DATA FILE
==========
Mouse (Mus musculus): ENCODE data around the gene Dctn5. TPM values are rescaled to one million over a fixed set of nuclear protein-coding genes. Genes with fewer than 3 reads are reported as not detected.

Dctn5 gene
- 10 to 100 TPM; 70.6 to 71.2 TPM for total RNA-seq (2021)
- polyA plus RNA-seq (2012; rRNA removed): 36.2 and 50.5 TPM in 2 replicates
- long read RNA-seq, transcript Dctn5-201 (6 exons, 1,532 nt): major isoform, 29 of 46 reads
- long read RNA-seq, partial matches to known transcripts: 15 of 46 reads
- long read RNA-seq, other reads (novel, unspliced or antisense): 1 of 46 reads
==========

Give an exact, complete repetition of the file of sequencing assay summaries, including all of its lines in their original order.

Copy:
Mouse (Mus musculus): ENCODE data around the gene Dctn5. TPM values are rescaled to one million over a fixed set of nuclear protein-coding genes. Genes with fewer than 3 reads are reported as not detected.

Dctn5 gene
- 10 to 100 TPM; 70.6 to 71.2 TPM for total RNA-seq (2021)
- polyA plus RNA-seq (2012; rRNA removed): 36.2 and 50.5 TPM in 2 replicates
- long read RNA-seq, transcript Dctn5-201 (6 exons, 1,532 nt): major isoform, 29 of 46 reads
- long read RNA-seq, partial matches to known transcripts: 15 of 46 reads
- long read RNA-seq, other reads (novel, unspliced or antisense): 1 of 46 reads